Credit unions offer a wide range of financial services. But they have a long history of social engagement, reflected in an ownership structure that’s very different from big banks.
A credit union is a deposit-taking institution and like a bank, it offers a complete range of financial services – everything from savings and chequing accounts to loans and mortgages.
That’s just about where the similarities end.
In Canada, the major banks are all public entities, traded on the Toronto Stock Exchange and regulated by the federal government. In contrast, credit unions are co-ops, owned by the people who bank with them and regulated by individual provinces.
As the World Council of Credit Unions tells us, credit unions are based on the idea that “people could pool their money and make loans to each other.”
They have a history of social engagement that goes back to the 19th century.
In those days, people in the middle and especially lower classes had little or no access to the banking systems. Borrowing was difficult and as far as savings were concerned, money and valuables were best kept hidden, perhaps buried in the garden.
That started to change in the mid-1800s when a group of workers in Rochdale, England, organized a marketing cooperative. Credit unions began to appear in Germany around the same time. They were commonplace in Europe by the end of the century, which is also when they made their first appearance in Canada.
Alphonse Desjardins, a journalist with a background of working with charitable organizations, founded a credit union or, “caisse populaire” in Quebec in 1900. It was the first successful institution of its kind in North America, and is still around today day under the banner of Desjardins Group.
From that beginning, the credit union movement in Canada exploded to a point where 5.6 million people belonged to a credit union (as of mid-2016). According to The Canadian Credit Union Association, its 303 affiliate credit unions and caisses across Canada had $195.97 billion in assets at that time.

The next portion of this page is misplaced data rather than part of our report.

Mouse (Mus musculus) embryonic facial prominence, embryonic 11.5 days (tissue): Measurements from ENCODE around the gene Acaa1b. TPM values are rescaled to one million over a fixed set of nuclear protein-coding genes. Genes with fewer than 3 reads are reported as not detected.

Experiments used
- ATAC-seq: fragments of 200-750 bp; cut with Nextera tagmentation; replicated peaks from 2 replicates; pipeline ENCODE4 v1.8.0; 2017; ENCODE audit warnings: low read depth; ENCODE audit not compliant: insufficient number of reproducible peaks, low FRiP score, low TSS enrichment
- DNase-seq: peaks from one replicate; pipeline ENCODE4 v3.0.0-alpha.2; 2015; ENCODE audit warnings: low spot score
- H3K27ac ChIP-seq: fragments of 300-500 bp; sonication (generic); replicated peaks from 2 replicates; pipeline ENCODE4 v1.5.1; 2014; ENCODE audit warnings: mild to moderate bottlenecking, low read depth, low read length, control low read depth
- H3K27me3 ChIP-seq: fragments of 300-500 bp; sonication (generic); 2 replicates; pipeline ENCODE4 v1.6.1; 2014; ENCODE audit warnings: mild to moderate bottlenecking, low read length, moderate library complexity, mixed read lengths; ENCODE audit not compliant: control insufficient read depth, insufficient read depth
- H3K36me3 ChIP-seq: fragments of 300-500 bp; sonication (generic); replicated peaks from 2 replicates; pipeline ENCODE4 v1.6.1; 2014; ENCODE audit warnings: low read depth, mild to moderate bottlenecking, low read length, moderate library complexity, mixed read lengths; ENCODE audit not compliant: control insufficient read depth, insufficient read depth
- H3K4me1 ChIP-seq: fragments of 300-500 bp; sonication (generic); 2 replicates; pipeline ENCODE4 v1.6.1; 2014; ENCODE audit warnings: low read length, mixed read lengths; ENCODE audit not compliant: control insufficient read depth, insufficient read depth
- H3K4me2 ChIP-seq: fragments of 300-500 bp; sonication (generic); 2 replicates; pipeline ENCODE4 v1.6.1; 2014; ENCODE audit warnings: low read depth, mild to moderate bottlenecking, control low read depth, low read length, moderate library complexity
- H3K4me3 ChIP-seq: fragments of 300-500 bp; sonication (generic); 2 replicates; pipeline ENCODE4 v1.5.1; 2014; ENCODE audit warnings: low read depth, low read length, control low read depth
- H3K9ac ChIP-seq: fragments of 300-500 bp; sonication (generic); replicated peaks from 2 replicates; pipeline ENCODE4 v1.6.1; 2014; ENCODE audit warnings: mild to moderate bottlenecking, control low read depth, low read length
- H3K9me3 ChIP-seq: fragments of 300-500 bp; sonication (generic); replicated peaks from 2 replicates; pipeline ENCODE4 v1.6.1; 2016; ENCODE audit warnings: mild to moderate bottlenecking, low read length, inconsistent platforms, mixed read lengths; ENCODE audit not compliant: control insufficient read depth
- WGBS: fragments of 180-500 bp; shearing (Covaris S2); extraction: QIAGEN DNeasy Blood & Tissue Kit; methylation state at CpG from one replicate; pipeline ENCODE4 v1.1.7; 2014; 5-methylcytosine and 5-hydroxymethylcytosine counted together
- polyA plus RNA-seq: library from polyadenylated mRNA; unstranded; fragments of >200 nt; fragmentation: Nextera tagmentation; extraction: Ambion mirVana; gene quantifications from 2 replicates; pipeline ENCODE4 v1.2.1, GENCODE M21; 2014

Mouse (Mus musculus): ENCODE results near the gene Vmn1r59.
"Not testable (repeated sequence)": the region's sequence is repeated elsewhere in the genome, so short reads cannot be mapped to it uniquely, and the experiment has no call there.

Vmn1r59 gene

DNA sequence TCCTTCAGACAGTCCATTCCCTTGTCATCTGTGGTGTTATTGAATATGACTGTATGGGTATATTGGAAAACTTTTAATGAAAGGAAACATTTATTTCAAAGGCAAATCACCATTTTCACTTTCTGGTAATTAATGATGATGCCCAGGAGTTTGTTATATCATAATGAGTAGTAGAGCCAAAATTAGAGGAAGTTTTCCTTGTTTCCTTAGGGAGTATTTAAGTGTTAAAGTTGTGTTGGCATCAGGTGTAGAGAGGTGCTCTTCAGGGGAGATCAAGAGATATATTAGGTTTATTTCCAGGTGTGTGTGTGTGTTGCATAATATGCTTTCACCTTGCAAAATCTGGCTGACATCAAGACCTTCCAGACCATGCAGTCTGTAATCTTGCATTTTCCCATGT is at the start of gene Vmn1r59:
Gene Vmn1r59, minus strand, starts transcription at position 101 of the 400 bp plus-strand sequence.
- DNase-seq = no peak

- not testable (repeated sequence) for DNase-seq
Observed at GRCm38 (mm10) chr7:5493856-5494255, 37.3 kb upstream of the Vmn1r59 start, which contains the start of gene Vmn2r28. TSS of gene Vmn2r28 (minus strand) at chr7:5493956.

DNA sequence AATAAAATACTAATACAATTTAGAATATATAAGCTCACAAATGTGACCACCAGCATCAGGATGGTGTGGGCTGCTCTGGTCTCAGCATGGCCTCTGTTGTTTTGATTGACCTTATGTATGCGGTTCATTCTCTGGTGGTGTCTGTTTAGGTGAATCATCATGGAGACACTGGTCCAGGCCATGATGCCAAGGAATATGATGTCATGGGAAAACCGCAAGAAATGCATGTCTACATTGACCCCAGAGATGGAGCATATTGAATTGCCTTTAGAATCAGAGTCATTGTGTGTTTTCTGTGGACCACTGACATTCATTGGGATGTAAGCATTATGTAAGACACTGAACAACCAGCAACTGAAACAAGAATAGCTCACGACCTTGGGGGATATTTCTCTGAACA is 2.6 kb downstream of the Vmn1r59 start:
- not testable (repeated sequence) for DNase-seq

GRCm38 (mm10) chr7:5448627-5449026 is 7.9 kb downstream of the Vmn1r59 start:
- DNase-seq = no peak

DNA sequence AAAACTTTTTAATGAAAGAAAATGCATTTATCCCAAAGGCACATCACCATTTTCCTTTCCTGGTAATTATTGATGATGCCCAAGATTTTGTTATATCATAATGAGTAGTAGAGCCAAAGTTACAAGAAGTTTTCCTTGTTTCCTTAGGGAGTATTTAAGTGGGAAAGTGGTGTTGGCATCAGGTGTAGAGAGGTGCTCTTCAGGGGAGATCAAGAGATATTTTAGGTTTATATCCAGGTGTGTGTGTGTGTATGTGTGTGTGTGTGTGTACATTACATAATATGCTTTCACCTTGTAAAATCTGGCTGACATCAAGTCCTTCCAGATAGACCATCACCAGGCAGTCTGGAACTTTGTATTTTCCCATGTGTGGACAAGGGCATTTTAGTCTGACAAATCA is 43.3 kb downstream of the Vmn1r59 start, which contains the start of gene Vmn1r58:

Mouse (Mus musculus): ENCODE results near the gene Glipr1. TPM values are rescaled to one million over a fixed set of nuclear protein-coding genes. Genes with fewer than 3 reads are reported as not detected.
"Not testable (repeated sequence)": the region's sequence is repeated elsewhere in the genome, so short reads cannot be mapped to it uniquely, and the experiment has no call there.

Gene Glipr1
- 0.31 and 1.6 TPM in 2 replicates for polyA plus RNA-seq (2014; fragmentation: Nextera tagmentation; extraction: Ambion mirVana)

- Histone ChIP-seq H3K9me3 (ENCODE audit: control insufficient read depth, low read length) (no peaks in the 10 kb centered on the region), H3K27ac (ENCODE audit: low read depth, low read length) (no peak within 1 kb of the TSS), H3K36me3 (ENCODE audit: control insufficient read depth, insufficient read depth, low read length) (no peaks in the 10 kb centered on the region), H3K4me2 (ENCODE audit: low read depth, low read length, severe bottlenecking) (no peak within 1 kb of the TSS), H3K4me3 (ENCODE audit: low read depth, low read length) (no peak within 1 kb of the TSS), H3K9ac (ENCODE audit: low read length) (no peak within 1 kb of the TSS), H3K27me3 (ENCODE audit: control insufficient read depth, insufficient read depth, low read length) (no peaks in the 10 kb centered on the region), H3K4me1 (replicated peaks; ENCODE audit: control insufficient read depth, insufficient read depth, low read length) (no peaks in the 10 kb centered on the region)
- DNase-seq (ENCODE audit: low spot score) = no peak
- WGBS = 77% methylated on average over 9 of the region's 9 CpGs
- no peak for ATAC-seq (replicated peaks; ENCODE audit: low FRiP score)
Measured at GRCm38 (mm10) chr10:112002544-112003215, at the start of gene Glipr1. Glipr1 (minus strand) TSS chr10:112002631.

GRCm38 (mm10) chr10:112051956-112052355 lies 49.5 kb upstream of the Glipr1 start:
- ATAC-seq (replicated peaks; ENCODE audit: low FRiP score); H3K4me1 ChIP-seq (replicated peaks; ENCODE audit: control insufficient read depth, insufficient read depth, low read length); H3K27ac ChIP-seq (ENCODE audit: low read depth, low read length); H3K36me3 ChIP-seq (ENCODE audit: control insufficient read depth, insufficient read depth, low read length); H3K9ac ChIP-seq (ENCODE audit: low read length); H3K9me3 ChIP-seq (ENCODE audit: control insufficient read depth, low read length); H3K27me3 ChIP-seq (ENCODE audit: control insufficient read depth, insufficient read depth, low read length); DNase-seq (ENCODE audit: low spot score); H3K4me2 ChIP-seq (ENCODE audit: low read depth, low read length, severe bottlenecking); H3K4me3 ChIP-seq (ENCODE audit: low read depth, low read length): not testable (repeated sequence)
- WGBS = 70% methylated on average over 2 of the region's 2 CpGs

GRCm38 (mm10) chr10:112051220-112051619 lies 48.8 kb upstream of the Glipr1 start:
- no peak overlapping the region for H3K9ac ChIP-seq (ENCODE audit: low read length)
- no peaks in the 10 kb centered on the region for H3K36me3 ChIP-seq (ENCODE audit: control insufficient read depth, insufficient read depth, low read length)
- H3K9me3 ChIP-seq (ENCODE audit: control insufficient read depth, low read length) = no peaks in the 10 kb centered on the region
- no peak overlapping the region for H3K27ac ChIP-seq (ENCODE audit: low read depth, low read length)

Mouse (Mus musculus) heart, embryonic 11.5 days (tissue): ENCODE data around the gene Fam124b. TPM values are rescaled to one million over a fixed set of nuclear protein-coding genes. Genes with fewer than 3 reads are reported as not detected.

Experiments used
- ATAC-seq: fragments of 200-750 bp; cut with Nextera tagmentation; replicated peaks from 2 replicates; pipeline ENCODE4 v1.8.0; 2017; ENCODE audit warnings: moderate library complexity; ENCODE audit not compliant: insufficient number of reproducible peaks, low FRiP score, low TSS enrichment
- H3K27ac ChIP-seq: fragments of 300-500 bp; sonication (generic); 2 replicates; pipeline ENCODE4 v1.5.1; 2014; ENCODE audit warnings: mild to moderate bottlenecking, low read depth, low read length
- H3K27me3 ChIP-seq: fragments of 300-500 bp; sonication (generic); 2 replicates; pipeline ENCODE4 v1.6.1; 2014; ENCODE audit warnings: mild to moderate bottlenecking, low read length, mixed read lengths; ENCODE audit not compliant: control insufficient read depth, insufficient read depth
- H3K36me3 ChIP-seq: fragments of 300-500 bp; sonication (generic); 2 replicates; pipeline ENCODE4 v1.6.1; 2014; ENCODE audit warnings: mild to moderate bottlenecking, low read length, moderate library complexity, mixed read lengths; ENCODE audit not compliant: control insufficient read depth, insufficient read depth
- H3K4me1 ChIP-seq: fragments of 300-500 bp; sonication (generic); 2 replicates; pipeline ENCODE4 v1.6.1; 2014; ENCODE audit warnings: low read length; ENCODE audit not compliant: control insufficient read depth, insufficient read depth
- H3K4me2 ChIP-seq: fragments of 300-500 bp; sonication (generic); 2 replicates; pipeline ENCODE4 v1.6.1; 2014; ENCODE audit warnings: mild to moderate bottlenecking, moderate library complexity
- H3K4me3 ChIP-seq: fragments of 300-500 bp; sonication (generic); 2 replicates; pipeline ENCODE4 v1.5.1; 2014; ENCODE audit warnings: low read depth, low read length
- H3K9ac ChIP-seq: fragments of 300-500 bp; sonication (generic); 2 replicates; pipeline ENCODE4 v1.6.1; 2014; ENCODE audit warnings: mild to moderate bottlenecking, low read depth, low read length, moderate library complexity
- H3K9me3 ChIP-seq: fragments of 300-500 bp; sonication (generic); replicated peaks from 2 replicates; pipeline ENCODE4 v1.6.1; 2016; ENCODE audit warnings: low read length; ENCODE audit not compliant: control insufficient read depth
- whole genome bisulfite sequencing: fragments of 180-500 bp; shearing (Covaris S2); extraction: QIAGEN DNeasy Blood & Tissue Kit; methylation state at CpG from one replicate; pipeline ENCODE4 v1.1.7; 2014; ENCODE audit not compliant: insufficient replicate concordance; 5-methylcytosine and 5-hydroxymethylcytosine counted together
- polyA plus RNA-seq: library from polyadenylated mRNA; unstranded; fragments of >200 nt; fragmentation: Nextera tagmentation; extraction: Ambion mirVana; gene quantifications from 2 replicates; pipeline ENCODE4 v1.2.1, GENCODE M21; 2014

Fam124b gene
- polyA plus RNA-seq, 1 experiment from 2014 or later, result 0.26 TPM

A strong sense of social responsibility is still the cornerstone of credit unions. For example, every credit union member has an equal vote in the institution.
They are big believers in socially responsible investing, reducing human impact on the environment, and do extensive volunteer work in the communities where they’re located. Credit Unions are also big promoters of financial literacy, participating in the Financial Consumer Agency of Canada’s “No Surprises” campaign, aimed at increasing Canadians’ understanding of finances.
Credit Unions do share a couple of similarities with the banks. For example, credit unions have the same capital reserve requirements as the big chartered banks. That means they will also adhere to the Basel III international capital standards, developed by the Bank for International Settlements in the wake of the 2008 financial crisis.
These new rules upped the amount of capital reserves a bank had to keep on hand to deal with another crisis and also tightened rules as to what could be used for these reserves. This translates into a 10.5 per cent minimum risk-weighted capital ratio.
Depositor protection is just like it is for the banks. This means that deposit insurance covers deposits up to $100,000 for standard savings and chequing accounts, term deposits and Guaranteed Investment Certificates (GICs). And like the banks, the deposit insurance does not cover investment products purchases from the institution, such as stocks, bonds and mutual funds.